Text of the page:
POTW | Loring Park Nbhd

By David Arbit on Monday, June 20th, 2016

pickoftheWeek_LoringPark

 

 

 

 

 

 

Originally and intuitively named “Central Park,” what’s now known as Loring Park was renamed in honor of Charles M. Loring, the “Father of Minneapolis Parks.” Loring Park was established in 1883 after the passage of the Park Act—which first created the Minneapolis Public Parks Board. The initial land purchase contained 30 acres at a cost of $150,000. Today, Loring Park is a vibrant urban community with a wonderful mix of people, land uses, art and events. This weekend is of course Pride Festival, which seems like a good time to feature this fantastic neighborhood.

On a price per square footage basis, Loring Park properties are more expensive than the City of Minneapolis but less than the downtown Minneapolis (Central) community. In other words, Loring Park is pricey compared to Minneapolis as a whole, but quite affordable relative to downtown Minneapolis.

Within just the downtown universe, Loring Park is by far the most affordable of the downtown neighborhoods. Values in Downtown East (which includes the Mill District and is now called “East Town”) are the loftiest, followed by Elliot Park, North Loop and finally Loring Park.

Homes in Loring Park also tend to spend more time on the market—with a median of 48 days of being active before an offer is accepted. North loop properties sell the quickest at a median of just 19 days on the market. Virtually every one of these communities has seen market times decline—some are at an all-time record pace.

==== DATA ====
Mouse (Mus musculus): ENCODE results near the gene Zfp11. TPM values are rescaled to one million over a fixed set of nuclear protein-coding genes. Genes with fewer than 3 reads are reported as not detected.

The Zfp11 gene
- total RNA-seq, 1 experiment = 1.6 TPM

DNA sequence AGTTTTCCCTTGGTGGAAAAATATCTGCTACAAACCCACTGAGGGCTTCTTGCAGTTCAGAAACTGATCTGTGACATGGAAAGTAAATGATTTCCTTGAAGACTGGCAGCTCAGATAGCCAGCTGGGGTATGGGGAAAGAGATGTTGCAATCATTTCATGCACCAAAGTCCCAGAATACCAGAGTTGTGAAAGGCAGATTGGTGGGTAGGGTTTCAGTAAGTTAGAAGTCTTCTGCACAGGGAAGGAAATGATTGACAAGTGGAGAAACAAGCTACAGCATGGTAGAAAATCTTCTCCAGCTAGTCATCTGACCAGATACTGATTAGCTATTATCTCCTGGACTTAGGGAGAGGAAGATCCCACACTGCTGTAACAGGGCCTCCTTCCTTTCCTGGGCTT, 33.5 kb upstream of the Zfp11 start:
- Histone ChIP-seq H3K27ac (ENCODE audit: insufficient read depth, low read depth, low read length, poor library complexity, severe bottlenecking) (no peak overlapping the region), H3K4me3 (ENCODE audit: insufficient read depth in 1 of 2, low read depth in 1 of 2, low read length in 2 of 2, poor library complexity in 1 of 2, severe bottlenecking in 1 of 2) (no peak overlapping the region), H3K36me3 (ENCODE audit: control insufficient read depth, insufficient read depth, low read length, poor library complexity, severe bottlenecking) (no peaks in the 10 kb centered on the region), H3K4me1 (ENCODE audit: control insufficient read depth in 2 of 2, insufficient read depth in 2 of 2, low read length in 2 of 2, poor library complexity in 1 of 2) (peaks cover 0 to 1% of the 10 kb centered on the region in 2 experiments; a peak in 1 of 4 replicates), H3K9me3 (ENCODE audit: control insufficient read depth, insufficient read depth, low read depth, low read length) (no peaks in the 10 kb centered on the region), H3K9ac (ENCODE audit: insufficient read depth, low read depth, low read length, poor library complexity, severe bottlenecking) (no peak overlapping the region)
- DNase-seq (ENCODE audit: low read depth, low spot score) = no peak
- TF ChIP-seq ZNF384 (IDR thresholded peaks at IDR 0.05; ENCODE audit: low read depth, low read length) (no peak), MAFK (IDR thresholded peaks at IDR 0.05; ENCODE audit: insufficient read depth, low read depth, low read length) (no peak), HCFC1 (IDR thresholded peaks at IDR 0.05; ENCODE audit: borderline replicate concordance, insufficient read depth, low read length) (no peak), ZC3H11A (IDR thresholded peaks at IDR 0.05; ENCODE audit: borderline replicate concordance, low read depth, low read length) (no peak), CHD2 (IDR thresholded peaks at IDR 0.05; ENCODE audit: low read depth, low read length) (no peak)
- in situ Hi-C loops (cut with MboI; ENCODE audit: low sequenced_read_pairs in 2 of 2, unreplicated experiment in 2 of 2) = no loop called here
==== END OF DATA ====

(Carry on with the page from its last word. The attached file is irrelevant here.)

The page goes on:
As one might expect from the data so far, Loring Park has what some might call the most “consumer-friendly” absorption rate. With 3.1 months supply of inventory, this neighborhood is the closest to a “balanced market” of any downtown neighborhood. Even so, a balanced market should have between 5 and 6 months of supply. By comparison, the Downtown East neighborhood has just 1.2 months of supply, partly the result of extremely strong demand in the Mill District coupled with weak listing activity.

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